Fartsan T. Sung (pinyin: Song Faxiang宋發祥 (1883-?) was Chinese. Born in Fujian, he went to the USA in 1900, and studied science at Ohio Wesleyan College and Chicago. After returning to China in 1907, he held a number of important government positions before the 1920s. He was Technical Expert of the Ministry of Finance, Co-Director of the Ministry’s Assaying Office, Director of the Soochow (pinyin: Suzhou) Mine, Co-Director of the Bureau of Printing and Engraving, Inspector General of Mints, Director-General of the Nanking (pinyin: Nanjing) Mint, private English secretary to President Feng Kuo-chang (pinyin: Feng Guozhang 馮國璋, 1859-1919) and political advisor to the President’s Office. He was a ‘councillor-at-large’ of the Ministry of Finance in 1920, and again from 1922-1924, during which time he was elected a Member of the Commission for the Consolidation of Domestic and Foreign Debts (1923). He co-founded the Sino-Scandinavian Bank in the spring of 1921 and became manager of its Peking office in 1924. From 1928 he was serving in Chinese consular offices overseas: in Southeast Asia between 1928 and 1937, and in Vienna between 1938 and 1940. I haven’t been able to trace him beyond this.

There are a lot of interesting things about this banknote that don’t quite add up at the moment, not least why we have the signatures of two extremely well-connected men on notes being used in a very local area. It’s curious that the Sino-Scandinavian Bank does not appear in the beautifully illustrated bilingual catalogue Currencies in Old Shanghai (老上海貨幣, Shanghai, 1998). And even more curious that the great expert on Chinese banking, Eduard Kann (1880-1962) did not include the Sino-Scandinavian Bank in his list of foreign and joint-venture banks in China. Kann started his career in a British bank in China in 1901, moved to the Russo-Asiatic Bank, the French Banque Industrielle de Chine and the Chinese-American Bank of Commerce before becoming an independent bullion-broker in Shanghai in the 1930s (the British Museum acquired his superb collection of almost 200 silver ingots in 1978), so we might expect him to have heard of it.

Perhaps there is more to this Chinese note with a Viking ship than meets the eye?

The BP exhibition Vikings: life and legend is at the British Museum until 22 June 2014.
Supported by BP
Organised by the British Museum, the National Museum of Denmark, and the Museum für Vor- und Frühgeschichte, Staatliche Museen zu Berlin
Tweet using #VikingExhibition and @britishmuseum

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Finding out how money actually works


Maxim Bolt, researcher, British Museum

I am the anthropologist on the British Museum’s Money in Africa project. I have come to Malawi, in central-southern Africa, to explore how money actually works – in action, outside the glass-fronted cases of our gallery in the Museum.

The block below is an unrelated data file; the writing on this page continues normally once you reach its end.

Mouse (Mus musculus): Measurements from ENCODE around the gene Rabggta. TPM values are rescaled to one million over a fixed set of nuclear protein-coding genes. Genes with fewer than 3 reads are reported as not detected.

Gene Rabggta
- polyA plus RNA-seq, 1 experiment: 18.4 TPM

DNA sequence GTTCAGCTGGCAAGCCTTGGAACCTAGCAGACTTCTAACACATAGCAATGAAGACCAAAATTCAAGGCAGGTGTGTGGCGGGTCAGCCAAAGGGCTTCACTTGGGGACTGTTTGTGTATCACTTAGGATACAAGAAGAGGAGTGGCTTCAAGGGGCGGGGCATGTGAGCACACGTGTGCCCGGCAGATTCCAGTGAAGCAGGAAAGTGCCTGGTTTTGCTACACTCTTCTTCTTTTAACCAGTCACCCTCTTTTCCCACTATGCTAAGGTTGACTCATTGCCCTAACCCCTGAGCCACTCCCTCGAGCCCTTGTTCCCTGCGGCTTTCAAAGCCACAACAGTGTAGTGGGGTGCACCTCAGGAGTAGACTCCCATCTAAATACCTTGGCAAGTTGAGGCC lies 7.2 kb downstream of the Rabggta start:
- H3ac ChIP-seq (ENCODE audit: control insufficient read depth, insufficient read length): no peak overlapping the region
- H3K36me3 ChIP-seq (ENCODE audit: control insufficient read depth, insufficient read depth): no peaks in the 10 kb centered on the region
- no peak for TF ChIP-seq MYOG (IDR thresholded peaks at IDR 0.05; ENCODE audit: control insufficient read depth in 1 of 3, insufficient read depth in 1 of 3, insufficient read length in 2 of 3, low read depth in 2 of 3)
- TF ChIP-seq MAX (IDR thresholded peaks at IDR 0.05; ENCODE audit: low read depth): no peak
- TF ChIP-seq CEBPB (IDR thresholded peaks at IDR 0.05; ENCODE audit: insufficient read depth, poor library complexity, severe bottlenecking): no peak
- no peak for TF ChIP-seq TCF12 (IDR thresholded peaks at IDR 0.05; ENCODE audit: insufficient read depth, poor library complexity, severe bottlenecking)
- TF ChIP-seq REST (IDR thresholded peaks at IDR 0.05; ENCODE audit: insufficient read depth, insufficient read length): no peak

Maxim Bolt, right, conducting research in Southern Africa on a previous project

Maxim Bolt, right, conducting research in Southern Africa on a previous project

Living and spending time with people in Blantyre, the country’s economic hub, I am learning about how people handle their cash. And, in a country where more and more people have bank accounts, I am learning what people use them for.

This might all sound obvious, but here are a few quick first impressions that point to differences from what UK readers might be familiar with. The highest value banknote – 500 Malawian Kwacha (MK500) – is big, colourful, covered in elaborate security features, and often brand new. It looks and feels high value. But it is worth about £2, and large payments involve thick wads of notes (plastic cards are almost never used). Meanwhile, although the cost of a newspaper is MK200, people use the battered MK20 and MK50 notes all the time. Public transport in mini-buses, for example, costs MK50 or MK70. As I quickly discovered, all this means a lot of paper.

And bank accounts? Considering all the paper, it is maybe unsurprising that, for some businesspeople I have met in Blantyre’s poorer, high-density urban areas, bank accounts offer protection against losing everything in a household fire, or a robbery. For others, bank accounts take all of those banknotes out of the everyday politics of family life. As I get to know these and other people better during my three months here, I hope to discover more about their concerns and goals. And I hope to understand the effects of people taking their cash out of their homes and businesses.

My research in its early days has taken me to poor urban areas and wealthy suburbs, to the streets of the city centre and to a peri-urban settlement (a settlement adjoining an urban one) built on the steep banks of a small stream. As I gradually learn more about the everyday realities of money in Malawi, I will be updating this blog, and would welcome any comments or questions. Hopefully, my posts will give you a sense of how wide-ranging the British Museum’s research is.